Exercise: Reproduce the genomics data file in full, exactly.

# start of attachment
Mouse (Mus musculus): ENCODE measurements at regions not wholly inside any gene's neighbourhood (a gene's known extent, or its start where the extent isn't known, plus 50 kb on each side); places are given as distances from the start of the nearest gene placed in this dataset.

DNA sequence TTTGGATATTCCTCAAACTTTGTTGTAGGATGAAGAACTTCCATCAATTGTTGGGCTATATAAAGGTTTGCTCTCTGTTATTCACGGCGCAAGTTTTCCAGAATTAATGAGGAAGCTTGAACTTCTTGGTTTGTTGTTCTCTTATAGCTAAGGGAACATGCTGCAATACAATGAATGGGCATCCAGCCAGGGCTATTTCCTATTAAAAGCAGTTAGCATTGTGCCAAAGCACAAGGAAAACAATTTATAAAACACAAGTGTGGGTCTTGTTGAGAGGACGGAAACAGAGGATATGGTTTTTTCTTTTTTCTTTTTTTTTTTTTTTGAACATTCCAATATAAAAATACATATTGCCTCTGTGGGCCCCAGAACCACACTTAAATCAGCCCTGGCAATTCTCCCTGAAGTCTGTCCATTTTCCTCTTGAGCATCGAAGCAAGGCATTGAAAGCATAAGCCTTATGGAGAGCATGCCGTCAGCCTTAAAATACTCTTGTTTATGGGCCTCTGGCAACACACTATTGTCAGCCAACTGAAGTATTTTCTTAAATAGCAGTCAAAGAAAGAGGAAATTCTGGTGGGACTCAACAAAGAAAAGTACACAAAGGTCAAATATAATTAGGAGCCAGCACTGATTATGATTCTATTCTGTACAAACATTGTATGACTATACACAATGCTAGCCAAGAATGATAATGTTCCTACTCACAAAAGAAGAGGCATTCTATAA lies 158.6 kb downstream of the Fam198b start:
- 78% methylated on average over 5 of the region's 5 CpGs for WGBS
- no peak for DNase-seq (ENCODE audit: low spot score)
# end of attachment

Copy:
Mouse (Mus musculus): ENCODE measurements at regions not wholly inside any gene's neighbourhood (a gene's known extent, or its start where the extent isn't known, plus 50 kb on each side); places are given as distances from the start of the nearest gene placed in this dataset.

DNA sequence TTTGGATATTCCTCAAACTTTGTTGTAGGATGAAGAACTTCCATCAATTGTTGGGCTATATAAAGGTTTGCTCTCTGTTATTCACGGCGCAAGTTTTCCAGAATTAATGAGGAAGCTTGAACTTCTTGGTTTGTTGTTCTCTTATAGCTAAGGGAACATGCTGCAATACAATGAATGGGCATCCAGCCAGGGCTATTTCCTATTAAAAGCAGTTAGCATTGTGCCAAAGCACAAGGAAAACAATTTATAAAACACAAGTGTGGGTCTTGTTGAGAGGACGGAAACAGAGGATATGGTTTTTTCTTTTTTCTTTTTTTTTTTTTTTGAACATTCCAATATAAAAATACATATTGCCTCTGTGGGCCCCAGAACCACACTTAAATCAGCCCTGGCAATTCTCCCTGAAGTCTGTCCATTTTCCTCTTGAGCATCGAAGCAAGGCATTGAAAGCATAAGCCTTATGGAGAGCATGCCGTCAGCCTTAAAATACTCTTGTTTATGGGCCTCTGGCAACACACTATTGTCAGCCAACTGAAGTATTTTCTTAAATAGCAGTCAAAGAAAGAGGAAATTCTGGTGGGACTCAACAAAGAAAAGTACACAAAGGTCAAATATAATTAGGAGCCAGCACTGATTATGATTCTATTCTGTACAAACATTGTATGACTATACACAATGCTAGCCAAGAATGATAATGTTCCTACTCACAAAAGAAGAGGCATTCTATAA lies 158.6 kb downstream of the Fam198b start:
- 78% methylated on average over 5 of the region's 5 CpGs for WGBS
- no peak for DNase-seq (ENCODE audit: low spot score)